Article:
CBO Should Measure Long-Term Obligations and Policy Impact

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CBO Should Measure Long-Term Obligations and Policy Impact

August 13, 2013 3 min read Download Report
Salim Furth
Research Fellow, Macroeconomics
Salim is a Research Fellow in Macroeconomics at The Heritage Foundation.

Senators John Thune (R–SD) and Tim Kaine (D–VA) have introduced legislation to require the Congressional Budget Office (CBO) to conduct long-term fiscal scoring and annual measurement of the fiscal gap.[1] Their effort is timely.

Today, the largest fiscal questions facing Congress concern policies that will determine the health of America’s finances decades in the future. Whether the topic is Obamacare, immigration, or Social Security reform, the largest fiscal effects of federal legislation are felt outside the traditional 10-year budget window.

Know the Score

The CBO publishes one of the most important and influential charts in American polity: Federal Debt Held by the Public (under the alternative fiscal scenario).[2] However, the CBO does not consistently give Congress guidance on how the debt explosion will be attenuated or exacerbated by policies currently under consideration.

Lawmakers routinely hide costs outside the 10-year window to receive a favorable CBO score. A favorite tactic is to authorize some form of spending for one year only, scheduling it to disappear the next year. But each year, the spending is predictably re-authorized.[3]

When Obamacare was introduced, its costly provisions were implemented with a delay so that its true cost was hidden.[4]

Thwart Future Gimmicks

As Thune and Kaine suggest, a long-term budget score can help lawmakers by providing them with better information—and thwarting their shenanigans. But Congress should be wary of its own ability to abuse long-term scoring in the future.

If lawmakers are not careful about design, budgeting tools they intend for greater honesty could easily be used for meretricious legislating. By exploiting inflation, interest accumulation, demographic change, and the other complexities of the long run, politicians could easily hide unrealistic savings in the distant years of a long-run score.

Thus, long-term scores should be issued with a detailed discussion of the impact of specific assumptions included in the proposed legislation and a year-by-year accounting of the estimated fiscal impact.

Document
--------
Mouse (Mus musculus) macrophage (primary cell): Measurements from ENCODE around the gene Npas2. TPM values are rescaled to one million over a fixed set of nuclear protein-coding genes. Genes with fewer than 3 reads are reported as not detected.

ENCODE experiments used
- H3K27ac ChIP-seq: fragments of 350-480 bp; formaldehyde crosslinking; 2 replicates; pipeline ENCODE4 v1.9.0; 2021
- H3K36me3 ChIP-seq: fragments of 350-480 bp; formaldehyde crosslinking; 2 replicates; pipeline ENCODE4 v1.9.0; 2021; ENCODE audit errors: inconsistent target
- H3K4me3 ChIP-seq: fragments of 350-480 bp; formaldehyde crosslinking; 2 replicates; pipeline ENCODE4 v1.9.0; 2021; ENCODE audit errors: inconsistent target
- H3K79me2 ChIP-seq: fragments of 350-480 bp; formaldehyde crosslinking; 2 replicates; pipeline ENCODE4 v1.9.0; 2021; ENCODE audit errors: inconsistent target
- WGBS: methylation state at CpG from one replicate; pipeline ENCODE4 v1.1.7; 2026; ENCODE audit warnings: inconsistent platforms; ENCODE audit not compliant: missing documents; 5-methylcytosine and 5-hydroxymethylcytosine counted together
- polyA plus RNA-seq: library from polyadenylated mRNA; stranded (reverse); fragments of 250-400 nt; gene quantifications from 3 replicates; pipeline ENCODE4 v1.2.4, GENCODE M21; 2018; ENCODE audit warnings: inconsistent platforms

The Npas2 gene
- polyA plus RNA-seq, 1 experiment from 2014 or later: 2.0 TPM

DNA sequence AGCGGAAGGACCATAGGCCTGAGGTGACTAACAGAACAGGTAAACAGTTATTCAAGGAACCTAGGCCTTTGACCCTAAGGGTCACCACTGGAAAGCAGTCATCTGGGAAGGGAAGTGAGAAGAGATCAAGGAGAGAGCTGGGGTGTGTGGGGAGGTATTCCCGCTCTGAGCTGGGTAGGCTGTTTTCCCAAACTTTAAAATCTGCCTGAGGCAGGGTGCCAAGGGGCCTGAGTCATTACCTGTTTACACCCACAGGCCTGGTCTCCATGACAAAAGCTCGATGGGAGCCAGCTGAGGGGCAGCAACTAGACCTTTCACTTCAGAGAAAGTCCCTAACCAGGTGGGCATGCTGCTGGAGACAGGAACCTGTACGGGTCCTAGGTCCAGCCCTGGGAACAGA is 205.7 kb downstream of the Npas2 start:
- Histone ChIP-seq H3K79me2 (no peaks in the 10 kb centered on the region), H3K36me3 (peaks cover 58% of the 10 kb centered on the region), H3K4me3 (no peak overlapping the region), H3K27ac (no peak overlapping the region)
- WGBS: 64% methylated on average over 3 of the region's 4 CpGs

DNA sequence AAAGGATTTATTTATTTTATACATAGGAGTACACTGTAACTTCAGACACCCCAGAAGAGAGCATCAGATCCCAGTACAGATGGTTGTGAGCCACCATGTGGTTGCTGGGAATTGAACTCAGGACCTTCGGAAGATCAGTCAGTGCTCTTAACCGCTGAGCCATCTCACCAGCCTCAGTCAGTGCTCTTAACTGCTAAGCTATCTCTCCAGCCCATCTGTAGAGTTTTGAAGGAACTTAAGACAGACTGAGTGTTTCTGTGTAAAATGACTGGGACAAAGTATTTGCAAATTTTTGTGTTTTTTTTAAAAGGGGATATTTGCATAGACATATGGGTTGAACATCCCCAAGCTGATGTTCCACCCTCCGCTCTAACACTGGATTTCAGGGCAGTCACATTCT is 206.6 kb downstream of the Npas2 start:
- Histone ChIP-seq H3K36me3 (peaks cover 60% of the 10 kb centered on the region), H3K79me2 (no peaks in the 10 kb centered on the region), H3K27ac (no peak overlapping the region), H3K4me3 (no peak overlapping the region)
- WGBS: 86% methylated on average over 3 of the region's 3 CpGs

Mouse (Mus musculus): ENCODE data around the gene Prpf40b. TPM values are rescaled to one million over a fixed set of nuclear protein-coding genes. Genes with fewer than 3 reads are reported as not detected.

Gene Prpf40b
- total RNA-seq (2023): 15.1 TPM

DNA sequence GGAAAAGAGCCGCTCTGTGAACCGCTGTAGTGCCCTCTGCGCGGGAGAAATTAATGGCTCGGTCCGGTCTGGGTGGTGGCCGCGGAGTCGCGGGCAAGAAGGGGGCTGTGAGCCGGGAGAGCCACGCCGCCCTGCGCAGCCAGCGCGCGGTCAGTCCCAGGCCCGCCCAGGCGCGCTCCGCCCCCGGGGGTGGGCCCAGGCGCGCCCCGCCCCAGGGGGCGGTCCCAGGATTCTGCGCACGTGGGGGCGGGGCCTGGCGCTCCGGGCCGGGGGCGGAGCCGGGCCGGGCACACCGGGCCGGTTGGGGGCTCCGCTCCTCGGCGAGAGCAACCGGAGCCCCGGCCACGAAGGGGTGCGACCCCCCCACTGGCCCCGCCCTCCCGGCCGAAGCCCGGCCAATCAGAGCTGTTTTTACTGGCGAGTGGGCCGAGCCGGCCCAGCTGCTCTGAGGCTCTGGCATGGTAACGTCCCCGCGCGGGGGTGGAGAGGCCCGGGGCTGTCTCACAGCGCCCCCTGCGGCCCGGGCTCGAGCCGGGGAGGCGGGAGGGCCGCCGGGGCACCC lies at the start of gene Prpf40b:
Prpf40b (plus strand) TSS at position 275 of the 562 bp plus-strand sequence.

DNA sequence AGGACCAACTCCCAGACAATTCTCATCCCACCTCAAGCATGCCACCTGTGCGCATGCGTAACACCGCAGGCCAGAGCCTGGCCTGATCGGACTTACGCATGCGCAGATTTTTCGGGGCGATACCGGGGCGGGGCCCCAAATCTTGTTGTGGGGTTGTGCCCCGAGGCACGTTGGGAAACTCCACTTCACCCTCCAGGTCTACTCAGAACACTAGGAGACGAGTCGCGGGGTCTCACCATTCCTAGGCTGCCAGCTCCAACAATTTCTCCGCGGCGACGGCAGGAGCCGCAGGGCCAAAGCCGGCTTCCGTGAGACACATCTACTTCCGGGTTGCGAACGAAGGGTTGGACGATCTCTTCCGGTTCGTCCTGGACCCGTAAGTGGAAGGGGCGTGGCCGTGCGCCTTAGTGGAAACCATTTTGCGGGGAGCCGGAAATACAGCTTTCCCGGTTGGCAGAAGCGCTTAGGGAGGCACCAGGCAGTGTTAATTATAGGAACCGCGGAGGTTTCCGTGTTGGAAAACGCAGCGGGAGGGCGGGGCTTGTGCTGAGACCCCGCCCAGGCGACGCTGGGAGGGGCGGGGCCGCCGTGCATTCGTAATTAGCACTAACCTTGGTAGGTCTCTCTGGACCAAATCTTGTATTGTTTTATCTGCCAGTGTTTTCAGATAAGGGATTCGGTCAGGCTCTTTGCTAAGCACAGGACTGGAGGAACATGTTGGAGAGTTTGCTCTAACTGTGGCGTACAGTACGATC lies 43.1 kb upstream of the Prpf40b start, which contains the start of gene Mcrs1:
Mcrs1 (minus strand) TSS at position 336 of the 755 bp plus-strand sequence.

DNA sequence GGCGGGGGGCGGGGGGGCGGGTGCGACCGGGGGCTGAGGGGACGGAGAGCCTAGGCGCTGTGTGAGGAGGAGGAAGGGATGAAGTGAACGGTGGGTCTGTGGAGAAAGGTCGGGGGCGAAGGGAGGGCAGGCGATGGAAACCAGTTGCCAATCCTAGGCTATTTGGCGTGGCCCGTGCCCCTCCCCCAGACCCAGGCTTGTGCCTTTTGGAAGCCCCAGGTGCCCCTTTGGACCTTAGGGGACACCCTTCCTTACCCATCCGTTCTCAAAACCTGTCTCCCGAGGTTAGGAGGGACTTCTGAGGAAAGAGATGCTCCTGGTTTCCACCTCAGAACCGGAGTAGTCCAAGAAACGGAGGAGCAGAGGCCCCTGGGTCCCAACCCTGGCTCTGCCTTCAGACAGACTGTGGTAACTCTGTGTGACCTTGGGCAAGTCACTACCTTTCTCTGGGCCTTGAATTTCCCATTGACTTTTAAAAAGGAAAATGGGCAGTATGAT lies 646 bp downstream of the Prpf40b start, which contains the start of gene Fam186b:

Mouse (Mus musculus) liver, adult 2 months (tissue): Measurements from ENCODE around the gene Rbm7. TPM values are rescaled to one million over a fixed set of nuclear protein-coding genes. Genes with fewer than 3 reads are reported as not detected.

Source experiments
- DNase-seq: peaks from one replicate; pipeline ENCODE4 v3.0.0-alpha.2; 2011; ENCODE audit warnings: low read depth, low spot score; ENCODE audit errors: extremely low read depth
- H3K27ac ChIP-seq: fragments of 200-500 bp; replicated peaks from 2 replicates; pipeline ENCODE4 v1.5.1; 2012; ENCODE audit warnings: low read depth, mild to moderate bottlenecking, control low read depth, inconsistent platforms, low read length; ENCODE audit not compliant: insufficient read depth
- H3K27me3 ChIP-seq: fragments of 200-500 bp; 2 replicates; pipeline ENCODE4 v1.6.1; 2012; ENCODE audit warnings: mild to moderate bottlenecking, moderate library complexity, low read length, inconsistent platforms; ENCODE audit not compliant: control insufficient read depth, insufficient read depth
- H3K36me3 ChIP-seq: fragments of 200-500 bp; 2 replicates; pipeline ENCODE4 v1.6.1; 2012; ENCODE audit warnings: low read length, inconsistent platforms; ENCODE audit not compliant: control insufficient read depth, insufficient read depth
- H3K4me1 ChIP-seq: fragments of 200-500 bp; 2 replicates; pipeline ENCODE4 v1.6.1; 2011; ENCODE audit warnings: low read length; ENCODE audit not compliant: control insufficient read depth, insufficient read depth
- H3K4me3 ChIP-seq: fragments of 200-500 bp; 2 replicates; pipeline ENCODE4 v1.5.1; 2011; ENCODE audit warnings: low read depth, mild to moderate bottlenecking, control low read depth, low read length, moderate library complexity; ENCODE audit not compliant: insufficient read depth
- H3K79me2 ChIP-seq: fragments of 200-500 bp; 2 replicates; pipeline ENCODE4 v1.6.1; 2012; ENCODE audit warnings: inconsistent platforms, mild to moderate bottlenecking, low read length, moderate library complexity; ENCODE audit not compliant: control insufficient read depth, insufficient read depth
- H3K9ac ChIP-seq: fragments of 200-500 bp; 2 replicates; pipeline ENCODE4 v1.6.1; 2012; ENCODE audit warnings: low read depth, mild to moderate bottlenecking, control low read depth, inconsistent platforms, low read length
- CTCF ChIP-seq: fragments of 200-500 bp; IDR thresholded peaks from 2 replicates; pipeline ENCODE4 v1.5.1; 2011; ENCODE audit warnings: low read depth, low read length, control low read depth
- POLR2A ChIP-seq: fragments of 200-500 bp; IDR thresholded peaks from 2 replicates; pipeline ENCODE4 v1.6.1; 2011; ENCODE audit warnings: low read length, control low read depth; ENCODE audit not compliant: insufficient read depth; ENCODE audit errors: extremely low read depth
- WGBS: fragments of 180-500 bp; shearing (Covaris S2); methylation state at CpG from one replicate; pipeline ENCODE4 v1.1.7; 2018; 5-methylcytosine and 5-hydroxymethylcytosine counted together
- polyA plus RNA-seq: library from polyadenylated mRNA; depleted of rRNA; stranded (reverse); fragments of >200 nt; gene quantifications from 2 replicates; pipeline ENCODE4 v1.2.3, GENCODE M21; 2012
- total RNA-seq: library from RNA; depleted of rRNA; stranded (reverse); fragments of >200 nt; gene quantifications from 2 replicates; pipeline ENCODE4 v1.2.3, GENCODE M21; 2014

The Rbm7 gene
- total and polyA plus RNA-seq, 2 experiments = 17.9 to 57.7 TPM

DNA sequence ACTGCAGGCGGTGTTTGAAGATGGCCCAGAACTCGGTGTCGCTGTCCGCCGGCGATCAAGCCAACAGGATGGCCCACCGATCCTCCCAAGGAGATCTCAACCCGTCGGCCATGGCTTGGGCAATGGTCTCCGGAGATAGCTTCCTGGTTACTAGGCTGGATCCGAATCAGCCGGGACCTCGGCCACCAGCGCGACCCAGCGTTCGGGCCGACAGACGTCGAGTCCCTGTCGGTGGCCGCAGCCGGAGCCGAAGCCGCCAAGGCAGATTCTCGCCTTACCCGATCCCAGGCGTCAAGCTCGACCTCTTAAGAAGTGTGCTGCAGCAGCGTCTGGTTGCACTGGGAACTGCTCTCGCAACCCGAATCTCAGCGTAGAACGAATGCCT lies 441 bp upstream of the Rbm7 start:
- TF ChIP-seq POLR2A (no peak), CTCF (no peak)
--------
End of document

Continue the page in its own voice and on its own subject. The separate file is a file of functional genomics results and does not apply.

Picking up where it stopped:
There are a variety of methods for measuring the long-term budgetary impact of a policy. Congress and the CBO should follow a few guiding principles as they consider various proposals:

  • The model that the CBO uses to create long-run scores should be transparent. Every economic model is the direct result of its assumptions. Knowing the assumptions and mechanics of the model would allow economists to evaluate when the CBO’s model is valuable and when it is too simple.
  • The model should be dynamic. Economic dynamics are important even in the short run, because people change their behavior when prices and laws change. But in the long run, dynamics are everything. The substantial differences in living standards that persist between the U.S. and most European countries are a direct result of the different incentives and policies that countries put in place during the 1970s and ‘80s. Economists found a “large increase in the income tax rate in Europe compared with a much smaller increase in the United States” as well as politically powerful unions that “in Germany and France managed to impose lower hours with equal or increasing pay, leading to an increase in salary per hour [and a] reduction in employment.”[5] A tax increase that raises revenue in the short run may shrink revenues in the long run if it dampens productivity growth or labor force participation.
  • The model should use time discounting. There is broad agreement among academic economists from every school of thought that time discounting is a basic feature of decision making by households and businesses. Discounting puts less weight on the more distant future, which reflects the myriad uncertainties that accompany the passage of time as well as the innate impatience that underlies capital markets.

Fully Informed Decisions

Economics offers powerful tools to lawmakers who want to avoid harming economic growth and to budget beyond their brief terms of public service. Rather than relying on short-term, static scores, and rough guesses about the future, Congress should avail itself of fully dynamic long-term budget scoring to be fully informed before making fiscal decisions.

—Salim Furth, PhD, is Senior Policy Analyst in Macroeconomics in the Center for Data Analysis at The Heritage Foundation.


[1]The Intergenerational Financial Obligations Reform (INFORM) Act, S. 1351, http://genaccountingact.org/content/text-bill (accessed August 1, 2013).

[2]Congressional Budget Office, “The 2012 Long-Term Budget Outlook: Infographic,” June 5, 2012, http://www.cbo.gov/publication/43289 (accessed July 31, 2013).

[3]The best-known example is the “Doc Fix,” which Congress may actually eliminate this year. Evan Soltas, “How to Fix the ‘Doc Fix,’” Bloomberg News, July 3, 2013, http://www.bloomberg.com/news/2013-07-03/how-to-fix-the-doc-fix-.html (accessed July 31, 2013).

[4]Alyene Senger, “Obamacare at Three Years: Increaasing Cost Estimates,” The Heritage Foundation, The Foundry, March 23, 2013, http://blog.heritage.org/2013/03/23/obamacare-at-three-years-increasing-cost-estimates/ (accessed August 1, 2013).

[5]Alberto F. Alesina, Edward L. Glaeser, and Bruce Sacerdote, “Work and Leisure in the United States and Europe: Why So Different?,” in Macroeconomics Annual 2005, Volume 20, ed. Mark Gertler and Kenneth Rogoff (Cambridge, MA: MIT Press, 2006), http://www.nber.org/chapters/c0073.pdf (accessed August 1, 2013).


Salim Furth
Salim Furth

Research Fellow, Macroeconomics